M. C. Keuken, A. Hardie, B. T. Dorn, S. Dev, M. P. Paulus, K. J. Jonas, W. P. M. Van Den Wildenberg, J. A. Pineda. The Role of the Left Inferior Frontal Gyrus in Social Perception and its Implications for Autistic Spectrum Disorder: an rTMS Study. Brain Research, in press. (Download)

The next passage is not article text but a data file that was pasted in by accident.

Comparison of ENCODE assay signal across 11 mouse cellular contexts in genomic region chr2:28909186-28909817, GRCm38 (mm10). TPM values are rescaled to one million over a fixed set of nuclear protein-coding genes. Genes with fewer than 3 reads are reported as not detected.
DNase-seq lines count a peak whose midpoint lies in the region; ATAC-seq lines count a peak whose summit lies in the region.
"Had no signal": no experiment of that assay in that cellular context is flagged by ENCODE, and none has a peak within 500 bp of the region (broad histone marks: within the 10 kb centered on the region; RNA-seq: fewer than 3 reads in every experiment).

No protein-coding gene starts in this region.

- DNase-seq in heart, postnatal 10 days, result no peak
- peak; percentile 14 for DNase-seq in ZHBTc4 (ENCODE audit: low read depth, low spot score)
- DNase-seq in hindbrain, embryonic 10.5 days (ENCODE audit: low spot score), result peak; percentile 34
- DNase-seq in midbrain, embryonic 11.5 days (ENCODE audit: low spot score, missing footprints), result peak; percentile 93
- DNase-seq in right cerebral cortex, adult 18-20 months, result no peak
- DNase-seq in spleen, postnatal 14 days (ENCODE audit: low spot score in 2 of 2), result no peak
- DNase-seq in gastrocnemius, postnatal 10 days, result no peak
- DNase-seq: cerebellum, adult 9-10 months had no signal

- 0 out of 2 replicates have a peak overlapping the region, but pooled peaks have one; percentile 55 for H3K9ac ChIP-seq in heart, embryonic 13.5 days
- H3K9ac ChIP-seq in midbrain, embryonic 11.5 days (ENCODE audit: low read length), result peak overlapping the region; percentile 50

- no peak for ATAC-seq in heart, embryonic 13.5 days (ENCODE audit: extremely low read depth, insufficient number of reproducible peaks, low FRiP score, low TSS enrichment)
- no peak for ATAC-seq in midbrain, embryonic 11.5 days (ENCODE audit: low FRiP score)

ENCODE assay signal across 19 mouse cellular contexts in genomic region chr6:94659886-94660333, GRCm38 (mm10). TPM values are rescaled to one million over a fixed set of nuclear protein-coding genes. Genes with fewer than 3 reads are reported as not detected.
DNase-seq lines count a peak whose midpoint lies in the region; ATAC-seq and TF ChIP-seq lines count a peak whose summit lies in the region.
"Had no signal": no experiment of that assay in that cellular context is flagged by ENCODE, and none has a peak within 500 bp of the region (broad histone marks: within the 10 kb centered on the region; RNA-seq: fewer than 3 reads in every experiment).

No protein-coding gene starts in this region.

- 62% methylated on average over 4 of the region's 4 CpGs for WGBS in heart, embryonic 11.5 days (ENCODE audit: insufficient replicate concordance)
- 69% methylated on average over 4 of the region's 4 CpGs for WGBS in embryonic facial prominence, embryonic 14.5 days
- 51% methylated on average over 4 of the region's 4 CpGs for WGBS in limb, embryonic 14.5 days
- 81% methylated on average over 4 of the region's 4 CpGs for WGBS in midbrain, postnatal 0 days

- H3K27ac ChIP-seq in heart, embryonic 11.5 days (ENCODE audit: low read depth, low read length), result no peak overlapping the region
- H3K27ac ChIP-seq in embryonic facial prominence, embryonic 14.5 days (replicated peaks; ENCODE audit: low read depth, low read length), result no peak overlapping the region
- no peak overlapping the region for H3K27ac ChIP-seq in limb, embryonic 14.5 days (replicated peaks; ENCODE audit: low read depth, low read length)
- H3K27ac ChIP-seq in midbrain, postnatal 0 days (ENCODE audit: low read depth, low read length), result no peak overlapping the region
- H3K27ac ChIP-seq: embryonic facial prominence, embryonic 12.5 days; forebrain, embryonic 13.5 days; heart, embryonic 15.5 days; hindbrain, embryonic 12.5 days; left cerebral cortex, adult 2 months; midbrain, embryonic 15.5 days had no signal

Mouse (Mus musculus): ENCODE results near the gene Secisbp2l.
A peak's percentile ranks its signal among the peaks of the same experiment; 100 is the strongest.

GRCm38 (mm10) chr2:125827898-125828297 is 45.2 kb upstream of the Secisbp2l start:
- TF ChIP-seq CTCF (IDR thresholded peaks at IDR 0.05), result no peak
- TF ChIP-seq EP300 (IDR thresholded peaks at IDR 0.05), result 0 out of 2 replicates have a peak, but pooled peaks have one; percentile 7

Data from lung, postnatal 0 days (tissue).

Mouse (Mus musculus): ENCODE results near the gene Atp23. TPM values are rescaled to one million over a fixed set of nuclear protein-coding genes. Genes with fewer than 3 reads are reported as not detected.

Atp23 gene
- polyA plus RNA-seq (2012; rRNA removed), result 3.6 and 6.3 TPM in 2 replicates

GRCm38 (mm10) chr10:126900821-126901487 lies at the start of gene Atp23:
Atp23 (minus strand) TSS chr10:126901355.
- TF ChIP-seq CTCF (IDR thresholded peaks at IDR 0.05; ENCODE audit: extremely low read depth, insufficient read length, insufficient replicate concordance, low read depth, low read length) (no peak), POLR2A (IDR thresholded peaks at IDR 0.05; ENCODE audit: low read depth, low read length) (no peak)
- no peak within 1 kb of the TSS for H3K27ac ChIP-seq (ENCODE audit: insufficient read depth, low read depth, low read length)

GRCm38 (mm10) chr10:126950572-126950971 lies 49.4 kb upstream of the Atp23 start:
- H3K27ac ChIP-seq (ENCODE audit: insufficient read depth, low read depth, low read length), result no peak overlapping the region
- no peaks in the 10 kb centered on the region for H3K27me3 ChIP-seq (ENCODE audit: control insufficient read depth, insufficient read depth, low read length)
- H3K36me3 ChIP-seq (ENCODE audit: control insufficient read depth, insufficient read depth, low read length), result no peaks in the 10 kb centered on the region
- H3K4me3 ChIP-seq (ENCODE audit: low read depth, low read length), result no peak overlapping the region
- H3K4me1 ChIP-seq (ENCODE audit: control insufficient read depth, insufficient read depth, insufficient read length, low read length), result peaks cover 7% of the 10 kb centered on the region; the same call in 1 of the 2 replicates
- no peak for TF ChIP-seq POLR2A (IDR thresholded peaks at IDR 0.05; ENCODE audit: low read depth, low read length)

Perceiving and interpreting social information richness is something that humans do automatically whenever they engage in social interactions. Numerous studies have identified neural substrates, including mirror neurons that may enable such social perception. In this study, we temporarily disrupted activity in the left inferior frontal gyrus (LIFG) using repetitive transcranial magnetic stimulation (rTMS). We investigated whether this cortical region, that is hypothesized to include mirror neurons, plays a central role in social perception. The LIFG was stimulated in the experimental condition (n=18), the vertex was targeted in the control condition (n=19). Disrupting LIFG, but not vertex, increased reaction times during an emotion recognition task, and eliminated the suppression of the 8–12 Hz EEG μ rhythm, postulated as an index of mirroring activity. The results of this study provide further evidence for the role of the human mirror neuron system (MNS) in social perception, and indicate that the MNS can be measured with EEG.